Therefore, the basic functional requirements of the criminal justice system link to a multitude of more specific questions. The individual research projects within the programme, in this regard, aim at exploring the functional dimension of different specific aspects of the criminal justice system.

The programme is motivated by a growing need of integrating a functional perspective into the research agenda of criminal law science. Current criminal justice systems are increasingly challenged with regard to basic functional requirements, mainly regarding their ability to secure efficient crime control. The criminal process, including the stage of preliminary investigation, seems particularly to struggle with certain efficiency problems and unsatisfactory disclosure rates. The reasons are of course many, such as an overload of complex cases, lacking recourses etc.; but in essential aspects this kind of efficiency problems raises questions about the functionality of the system. The underlying core problem is how the functionality of the system could be continuously secured.

Due to different kinds of societal developments the criminal justice system is also more generally put under pressure, in relation to the given functions or aims that different normative and institutional solutions are meant to fulfil. To provide some examples: The on-going Internationalisation creates societal mobility and increased immigration. This not only affects the opportunities for crimes, but also creates difficult problems in the border between, for instance, criminal law and immigration law. Technological inventions create new forms of crime (cf., Internet-crime). In addition, such inventions create new opportunities for, for instance, surveillance and evidence (cf. DNA) or new forms of punishments (cf., foot-chains). It is, however, not always obvious what kind of functional solutions should be integrated in the criminal justice system in order to deal with current challenges, or how to make use of new technology. The current development could to some extent be criticised for over-using the argument of functionality, without deeper consideration of what kind of (functional) qualities the criminal justice system should have. This research programme aims, in this regard, to contribute to an adequate direction of the development of the criminal justice system, by means of knowledge about the meaning and limitations of the functionality argument.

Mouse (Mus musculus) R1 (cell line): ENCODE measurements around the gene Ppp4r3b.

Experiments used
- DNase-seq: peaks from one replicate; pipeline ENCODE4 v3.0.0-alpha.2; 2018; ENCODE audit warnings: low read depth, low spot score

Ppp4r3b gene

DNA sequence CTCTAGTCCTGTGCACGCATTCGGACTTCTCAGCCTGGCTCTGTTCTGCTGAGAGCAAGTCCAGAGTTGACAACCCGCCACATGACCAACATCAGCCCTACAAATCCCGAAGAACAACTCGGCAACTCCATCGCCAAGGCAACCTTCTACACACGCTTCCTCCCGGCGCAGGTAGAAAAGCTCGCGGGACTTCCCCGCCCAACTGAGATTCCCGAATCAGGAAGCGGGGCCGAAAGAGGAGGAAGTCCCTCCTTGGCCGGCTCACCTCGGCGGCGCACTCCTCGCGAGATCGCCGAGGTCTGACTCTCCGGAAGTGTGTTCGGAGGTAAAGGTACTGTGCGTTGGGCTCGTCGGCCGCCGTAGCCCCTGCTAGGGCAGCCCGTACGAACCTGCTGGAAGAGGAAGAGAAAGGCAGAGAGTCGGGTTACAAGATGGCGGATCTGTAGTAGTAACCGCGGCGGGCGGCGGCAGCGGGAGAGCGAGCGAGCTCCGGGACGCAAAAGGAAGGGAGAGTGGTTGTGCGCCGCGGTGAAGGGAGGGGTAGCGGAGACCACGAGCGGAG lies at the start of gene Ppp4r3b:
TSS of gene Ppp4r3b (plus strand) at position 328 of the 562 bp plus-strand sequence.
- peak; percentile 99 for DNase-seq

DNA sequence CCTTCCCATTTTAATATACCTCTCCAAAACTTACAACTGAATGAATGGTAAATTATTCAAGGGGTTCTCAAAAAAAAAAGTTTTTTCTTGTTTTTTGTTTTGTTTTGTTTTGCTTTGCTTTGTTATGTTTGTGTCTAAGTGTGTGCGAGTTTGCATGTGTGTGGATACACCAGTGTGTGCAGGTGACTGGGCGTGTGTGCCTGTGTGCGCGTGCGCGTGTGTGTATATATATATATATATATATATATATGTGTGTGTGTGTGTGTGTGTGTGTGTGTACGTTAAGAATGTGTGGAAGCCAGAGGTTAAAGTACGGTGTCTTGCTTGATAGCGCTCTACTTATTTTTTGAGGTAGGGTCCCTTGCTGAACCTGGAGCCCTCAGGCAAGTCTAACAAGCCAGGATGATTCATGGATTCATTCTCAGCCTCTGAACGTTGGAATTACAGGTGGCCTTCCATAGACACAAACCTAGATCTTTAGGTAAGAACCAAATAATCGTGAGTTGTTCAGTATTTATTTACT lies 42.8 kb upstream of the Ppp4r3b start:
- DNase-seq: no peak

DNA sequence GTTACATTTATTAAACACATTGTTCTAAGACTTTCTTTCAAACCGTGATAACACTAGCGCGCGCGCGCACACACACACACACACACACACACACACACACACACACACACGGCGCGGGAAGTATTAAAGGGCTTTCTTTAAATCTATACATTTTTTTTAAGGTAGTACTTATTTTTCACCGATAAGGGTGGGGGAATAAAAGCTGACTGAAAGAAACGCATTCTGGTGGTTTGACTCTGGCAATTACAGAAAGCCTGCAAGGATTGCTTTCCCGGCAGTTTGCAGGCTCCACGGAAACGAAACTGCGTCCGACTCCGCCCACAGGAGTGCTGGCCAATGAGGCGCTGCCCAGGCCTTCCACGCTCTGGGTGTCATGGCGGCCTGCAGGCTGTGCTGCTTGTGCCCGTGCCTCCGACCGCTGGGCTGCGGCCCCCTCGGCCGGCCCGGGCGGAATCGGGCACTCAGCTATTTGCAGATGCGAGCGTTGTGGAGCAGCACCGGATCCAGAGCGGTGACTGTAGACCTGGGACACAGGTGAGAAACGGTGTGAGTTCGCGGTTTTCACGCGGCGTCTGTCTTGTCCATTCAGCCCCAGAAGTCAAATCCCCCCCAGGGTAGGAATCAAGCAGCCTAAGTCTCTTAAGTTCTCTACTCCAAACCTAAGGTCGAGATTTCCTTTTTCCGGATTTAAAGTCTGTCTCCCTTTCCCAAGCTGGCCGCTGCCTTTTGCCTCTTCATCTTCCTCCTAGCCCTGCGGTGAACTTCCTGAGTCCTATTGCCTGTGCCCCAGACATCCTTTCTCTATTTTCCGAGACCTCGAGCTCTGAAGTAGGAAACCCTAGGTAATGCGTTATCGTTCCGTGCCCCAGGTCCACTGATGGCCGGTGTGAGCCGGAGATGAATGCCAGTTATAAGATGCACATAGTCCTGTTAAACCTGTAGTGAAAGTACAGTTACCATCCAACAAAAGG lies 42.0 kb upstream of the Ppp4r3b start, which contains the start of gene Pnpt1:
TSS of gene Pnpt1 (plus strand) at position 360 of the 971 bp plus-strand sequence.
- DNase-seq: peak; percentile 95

With its thematic focus on functionality, the project necessarily directs its attention towards the perspective of the actors of the system, about how the system works in practice. The project also aims at promoting dialogue with these actors, both in order to make use of their knowledge and, particularly, in order to communicate the scientific perspective to them. More generally, the project aims at integrating empirical knowledge about how the system works in society through interdisciplinary research cooperation. By integrating such empirical perspectives, the project aims at discussing the system also beyond conventional distinctions between different legal areas, in order to reach at functional and adequate normative and institutional solutions.